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Super Typhoon Haiyan Batters the Philippines

As one of the largest storms in history makes landfall on the east coast of the Philippines, Plan expresses concern for the safety of those living in remote villages.
As one of the largest storms in history makes landfall on the east coast of the Philippines, Plan expresses concern for the safety of those living in remote villages.
November 8, 2013
Plan International Responding to the Urgent Needs of Children and their Families

People in poor, remote villages could take the brunt of huge typhoon Haiyan as it hits the Philippines, fears international development organization Plan International. With sustained winds of 195 mph and gusts as strong as 235 mph, Haiyan may be the strongest tropical storm to hit land anywhere in recorded history.

Country Director of Plan Philippines, Carin van der Hor, says: “There is almost nowhere to go because the storm is 375 miles in diameter. We're mostly worried about people in more remote areas. We think that people in the town centers are pretty well-prepared because the information has reached them. There are always going to be pockets of very poor, very remote villages that either may not have been reached in time or where people simply have not wanted to evacuate.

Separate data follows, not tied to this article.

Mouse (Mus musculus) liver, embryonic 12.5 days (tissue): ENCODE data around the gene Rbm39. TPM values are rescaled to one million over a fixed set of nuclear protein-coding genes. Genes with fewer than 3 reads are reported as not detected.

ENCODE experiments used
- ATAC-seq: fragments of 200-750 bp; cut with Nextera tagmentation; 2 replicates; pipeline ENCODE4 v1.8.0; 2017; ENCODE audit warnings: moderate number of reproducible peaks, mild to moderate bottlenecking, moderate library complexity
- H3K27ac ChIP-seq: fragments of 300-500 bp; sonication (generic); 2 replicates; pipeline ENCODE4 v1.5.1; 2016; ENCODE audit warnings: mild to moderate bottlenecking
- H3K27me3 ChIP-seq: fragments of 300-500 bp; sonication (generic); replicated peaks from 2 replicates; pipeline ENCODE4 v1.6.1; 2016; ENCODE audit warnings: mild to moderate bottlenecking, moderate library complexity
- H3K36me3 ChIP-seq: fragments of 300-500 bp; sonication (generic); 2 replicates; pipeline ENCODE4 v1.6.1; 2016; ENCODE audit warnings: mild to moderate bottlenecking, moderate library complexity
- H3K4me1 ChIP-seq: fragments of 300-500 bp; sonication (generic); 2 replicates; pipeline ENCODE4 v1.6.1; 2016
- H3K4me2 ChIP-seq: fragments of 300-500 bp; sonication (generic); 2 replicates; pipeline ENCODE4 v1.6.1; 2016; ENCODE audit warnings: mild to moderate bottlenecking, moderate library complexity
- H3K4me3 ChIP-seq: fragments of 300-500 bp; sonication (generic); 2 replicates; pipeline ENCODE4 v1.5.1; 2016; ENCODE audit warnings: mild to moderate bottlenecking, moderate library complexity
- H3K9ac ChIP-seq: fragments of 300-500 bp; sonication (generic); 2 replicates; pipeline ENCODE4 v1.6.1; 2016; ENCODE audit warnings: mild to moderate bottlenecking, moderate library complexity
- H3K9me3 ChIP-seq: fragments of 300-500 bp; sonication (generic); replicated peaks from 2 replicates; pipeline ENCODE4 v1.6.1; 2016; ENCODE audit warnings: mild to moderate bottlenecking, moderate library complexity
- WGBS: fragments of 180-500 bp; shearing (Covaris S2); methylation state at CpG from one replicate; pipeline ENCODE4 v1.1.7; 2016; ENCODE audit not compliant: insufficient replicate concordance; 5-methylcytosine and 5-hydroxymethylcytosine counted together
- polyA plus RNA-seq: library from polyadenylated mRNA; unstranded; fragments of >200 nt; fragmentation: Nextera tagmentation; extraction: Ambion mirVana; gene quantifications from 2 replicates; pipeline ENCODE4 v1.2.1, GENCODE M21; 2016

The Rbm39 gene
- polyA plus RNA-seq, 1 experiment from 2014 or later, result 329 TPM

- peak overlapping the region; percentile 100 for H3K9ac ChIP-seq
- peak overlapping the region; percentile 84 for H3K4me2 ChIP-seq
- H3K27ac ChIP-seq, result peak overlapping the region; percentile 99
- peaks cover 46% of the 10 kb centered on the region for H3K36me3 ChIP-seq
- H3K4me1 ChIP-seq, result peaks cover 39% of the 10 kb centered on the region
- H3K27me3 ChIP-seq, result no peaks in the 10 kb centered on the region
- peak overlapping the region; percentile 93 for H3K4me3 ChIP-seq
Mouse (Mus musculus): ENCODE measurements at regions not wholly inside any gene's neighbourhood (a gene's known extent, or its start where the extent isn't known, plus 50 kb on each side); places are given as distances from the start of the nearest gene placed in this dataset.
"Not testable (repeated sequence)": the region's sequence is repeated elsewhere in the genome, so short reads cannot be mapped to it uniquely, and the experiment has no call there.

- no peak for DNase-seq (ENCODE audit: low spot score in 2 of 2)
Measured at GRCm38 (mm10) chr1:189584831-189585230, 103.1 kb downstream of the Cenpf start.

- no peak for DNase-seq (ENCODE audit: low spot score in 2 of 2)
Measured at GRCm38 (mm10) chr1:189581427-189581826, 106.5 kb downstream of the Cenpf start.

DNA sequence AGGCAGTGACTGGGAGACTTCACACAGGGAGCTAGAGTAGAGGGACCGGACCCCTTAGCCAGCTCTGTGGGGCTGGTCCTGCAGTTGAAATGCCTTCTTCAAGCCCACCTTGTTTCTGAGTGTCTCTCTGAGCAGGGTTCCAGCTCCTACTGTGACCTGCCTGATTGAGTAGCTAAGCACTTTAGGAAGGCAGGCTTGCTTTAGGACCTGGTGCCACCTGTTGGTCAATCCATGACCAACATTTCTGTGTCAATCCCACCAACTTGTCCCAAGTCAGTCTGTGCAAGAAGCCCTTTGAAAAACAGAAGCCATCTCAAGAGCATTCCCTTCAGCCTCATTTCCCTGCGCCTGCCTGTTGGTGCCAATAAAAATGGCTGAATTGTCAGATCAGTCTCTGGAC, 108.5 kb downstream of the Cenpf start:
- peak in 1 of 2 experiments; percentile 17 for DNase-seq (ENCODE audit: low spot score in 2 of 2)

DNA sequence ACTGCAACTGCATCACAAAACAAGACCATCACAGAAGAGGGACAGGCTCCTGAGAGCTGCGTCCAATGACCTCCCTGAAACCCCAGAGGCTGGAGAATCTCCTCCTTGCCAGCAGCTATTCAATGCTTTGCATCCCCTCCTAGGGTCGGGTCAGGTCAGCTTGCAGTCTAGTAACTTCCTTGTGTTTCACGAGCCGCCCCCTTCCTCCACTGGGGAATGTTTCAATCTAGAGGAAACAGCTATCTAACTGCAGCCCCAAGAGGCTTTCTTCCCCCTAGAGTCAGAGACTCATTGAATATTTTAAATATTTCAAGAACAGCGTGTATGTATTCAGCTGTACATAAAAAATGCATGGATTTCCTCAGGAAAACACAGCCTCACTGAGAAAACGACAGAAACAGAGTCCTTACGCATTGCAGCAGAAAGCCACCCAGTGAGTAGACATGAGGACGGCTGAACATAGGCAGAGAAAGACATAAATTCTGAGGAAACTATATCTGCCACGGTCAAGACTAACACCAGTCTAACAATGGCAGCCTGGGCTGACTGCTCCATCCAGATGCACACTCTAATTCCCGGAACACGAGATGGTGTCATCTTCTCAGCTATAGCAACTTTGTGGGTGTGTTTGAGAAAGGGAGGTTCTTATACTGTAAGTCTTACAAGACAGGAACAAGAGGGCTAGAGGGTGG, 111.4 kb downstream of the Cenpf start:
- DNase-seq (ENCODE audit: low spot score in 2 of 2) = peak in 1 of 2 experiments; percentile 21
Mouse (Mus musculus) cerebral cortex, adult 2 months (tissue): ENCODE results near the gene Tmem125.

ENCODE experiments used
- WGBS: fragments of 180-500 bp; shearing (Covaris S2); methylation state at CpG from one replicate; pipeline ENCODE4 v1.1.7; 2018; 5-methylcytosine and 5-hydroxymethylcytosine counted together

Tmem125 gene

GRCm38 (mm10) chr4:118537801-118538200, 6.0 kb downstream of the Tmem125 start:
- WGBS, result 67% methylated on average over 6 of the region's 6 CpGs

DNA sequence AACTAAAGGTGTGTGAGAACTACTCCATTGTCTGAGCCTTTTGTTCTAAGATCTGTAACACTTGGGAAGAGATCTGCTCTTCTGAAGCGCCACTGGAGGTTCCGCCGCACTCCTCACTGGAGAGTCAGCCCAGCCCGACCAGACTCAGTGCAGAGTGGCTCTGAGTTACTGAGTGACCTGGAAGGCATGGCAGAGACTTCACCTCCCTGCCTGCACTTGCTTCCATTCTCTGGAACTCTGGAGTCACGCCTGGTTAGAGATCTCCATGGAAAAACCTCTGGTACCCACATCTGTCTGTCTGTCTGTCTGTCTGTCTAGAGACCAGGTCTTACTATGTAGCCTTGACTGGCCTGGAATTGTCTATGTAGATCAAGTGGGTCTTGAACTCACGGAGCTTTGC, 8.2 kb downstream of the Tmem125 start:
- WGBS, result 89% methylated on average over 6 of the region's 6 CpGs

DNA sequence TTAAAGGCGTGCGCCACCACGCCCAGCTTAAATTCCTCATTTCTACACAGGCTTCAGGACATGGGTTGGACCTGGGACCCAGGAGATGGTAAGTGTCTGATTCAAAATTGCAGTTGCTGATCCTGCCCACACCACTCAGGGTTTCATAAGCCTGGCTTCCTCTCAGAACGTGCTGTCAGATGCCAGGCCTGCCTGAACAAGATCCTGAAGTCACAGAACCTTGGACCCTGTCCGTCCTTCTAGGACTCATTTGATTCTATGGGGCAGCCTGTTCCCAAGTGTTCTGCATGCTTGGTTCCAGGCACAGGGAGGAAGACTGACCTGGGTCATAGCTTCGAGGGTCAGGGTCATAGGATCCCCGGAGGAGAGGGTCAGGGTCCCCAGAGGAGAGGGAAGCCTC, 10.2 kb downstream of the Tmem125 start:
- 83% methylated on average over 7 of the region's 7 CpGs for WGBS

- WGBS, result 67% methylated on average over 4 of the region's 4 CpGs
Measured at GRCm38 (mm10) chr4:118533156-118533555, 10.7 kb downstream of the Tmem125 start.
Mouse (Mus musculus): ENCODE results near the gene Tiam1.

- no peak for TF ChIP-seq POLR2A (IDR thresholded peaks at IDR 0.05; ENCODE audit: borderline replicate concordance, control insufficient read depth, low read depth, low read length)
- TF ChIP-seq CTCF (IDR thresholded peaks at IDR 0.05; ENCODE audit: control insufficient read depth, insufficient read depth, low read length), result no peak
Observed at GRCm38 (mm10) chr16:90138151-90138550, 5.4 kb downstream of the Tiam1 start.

“Children are always badly affected by disasters like this; some will lose their lives, or lose parents, siblings, and extended families. Everything that is familiar and safe is disrupted or destroyed, including homes, schooling, and family livelihoods. Some of these children will witness things no child should have to see."


All of Plan Philippines’ program units, home to approximately 40,000 sponsored children, are likely to be affected. Plan emergency teams are on the ground and responding to the needs of affected children and families.

Emergency response staff is particularly concerned about the impact of flash floods, major landslides, and storm surges. There have been pre-emptive evacuations carried out as early as Wednesday in areas where Plan works—North Samar, West Samar, North Samar, South Leyte, Masbate, and Occidental Mindoro.

Plan has prepositioned 4,000 water kits and 4,000 pieces of plastic sheeting so if roads become impassable items can be quickly distributed by the community to those in need of water and shelter. These can serve approximately 20,000 people. In addition, there are similar numbers of kits in reserve for further distributions.

Haiyan could be even more devastating than Typhoon Bopha, which lashed the Philippines in 2012, killing at least 1,146 people and leaving more than 1 billion dollars worth of damage. On average, 20 typhoons hit the Philippines every year, with two or three of them devastating. Haiyan is the 25th storm to enter the Philippine Area of Responsibility (PAR) this year and is the most powerful.

To help ensure that families affected have the resources needed to rebuild and recover, please visit Plan’s Disaster Relief & Recovery Fund page.

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